Tensions Rise between Russia and Ukraine
By Nicole Halseth, News Editor
According to the BBC, “Ukraine’s acting President Oleksander Turchynov has accused Russia of deploying troops to Crimea and trying to provoke Kiev into ‘armed conflict.’” Turchynov said in a televised address that Russia hopes to provoke conflict with the Ukraine’s interim government in order to gain control over the Crimean region. As unconfirmed reports come in that Russia has flown hundreds of troops into Crimea, potential Russian loyalists have reportedly taken control of key areas in the region. In light of these reports, Turchynov called on Russia to “stop provocations and start negotiations.”
He claimed that Russia is once again acting as it did in Georgia in 2008, when it sent troops into regions with high Russian ethnic populations such as Abkhazia and South Ossetia. Crimea also has a high Russian ethnic concentration. Turchynov said “They are implementing the scenario like the one carried out in Abkhazia, when, after provoking a conflict, they started an annexation of the territory.”
This statement followed only a few hours after Russian President Vladimir Putin had reportedly emphasized the “extreme importance of not allowing a further escalation of violence” in telephone conversations with other international state leaders. Despite the contradictory nature of the reports, the Crimean airport in Simferopol has shut down both incoming and outgoing flights.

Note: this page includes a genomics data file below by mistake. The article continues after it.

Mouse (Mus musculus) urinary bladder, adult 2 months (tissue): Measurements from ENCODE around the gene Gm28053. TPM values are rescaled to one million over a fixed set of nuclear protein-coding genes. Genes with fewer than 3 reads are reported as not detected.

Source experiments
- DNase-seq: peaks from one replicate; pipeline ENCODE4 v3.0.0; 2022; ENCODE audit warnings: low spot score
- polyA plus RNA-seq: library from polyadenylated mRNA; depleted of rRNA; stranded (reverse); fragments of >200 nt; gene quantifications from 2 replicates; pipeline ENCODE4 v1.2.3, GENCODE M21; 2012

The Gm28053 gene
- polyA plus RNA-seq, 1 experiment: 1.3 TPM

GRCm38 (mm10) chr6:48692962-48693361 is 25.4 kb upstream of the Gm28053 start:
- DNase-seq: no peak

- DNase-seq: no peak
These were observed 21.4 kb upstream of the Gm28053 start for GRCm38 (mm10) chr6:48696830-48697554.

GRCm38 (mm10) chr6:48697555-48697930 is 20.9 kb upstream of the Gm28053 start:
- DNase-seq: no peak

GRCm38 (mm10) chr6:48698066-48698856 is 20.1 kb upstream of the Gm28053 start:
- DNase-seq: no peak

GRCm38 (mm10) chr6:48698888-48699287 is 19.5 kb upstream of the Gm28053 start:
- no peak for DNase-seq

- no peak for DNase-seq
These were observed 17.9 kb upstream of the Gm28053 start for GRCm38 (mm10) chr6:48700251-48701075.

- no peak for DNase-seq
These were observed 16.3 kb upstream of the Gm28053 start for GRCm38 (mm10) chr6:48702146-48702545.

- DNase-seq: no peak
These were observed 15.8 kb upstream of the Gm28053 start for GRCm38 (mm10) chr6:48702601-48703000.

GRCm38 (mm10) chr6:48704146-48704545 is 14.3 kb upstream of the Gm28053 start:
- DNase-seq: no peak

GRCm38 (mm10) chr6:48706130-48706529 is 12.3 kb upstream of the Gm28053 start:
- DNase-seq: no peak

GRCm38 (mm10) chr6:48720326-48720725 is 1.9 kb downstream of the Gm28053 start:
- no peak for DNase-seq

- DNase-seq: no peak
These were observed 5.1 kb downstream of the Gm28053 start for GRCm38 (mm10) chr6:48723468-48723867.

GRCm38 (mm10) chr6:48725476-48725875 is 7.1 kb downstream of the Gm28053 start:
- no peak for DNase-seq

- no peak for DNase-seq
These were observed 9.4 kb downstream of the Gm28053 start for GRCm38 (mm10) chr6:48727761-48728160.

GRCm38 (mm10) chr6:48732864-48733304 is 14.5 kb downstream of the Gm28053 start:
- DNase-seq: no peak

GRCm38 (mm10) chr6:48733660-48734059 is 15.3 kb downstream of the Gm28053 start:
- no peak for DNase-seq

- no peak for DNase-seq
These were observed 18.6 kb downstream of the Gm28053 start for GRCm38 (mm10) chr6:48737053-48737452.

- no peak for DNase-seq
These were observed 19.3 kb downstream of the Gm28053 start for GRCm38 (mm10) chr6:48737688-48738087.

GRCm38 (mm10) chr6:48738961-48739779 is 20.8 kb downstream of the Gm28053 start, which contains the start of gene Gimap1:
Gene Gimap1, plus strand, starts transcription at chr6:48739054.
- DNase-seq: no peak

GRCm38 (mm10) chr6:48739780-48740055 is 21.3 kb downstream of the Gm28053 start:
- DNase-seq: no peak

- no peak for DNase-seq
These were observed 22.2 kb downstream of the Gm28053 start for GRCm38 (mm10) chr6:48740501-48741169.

Sergiy Kunitsyn, a senior Ukrainian official, expressed to news media that “13 Russian aircraft carrying nearly 2,000 suspected troops had landed at a military air base near Simferopol.” Russian armoured vehicles and helicopters were also reportedly seen around Russia’s Black Sea Fleet base around Simferopol and Sevastopol. According to the BBC, “Armed men in unidentified military uniforms have moved in on Crimea’s parliament, state television building and telecommunication centres,” and are “also patrolling the airports in Simferopol and Sevastopol.” Ukraine has officially lodged a complaint against Russia over the suspected incursions into its territory, which it claims is not in accordance with an agreement between the two states on Russia’s ability to post troops in Crimea.
On 28 February, recently ousted former President of the Ukraine Viktor Yanukovych made a public appearance at a news conference in Russia. He “apologized for not ‘having enough strength to keep stability’ in Ukraine and called his usurpers ‘young, neo-fascist thugs.’” He also said he planned to “continue to struggle for the future of Ukraine.” Ukraine is currently demanding his extradition from Russia.
Tensions are running high between these two countries, which already have a long and conflicted history, further complicating matters between them. The outcome of this conflict will likely be felt throughout Europe, and will be closely watched around the world.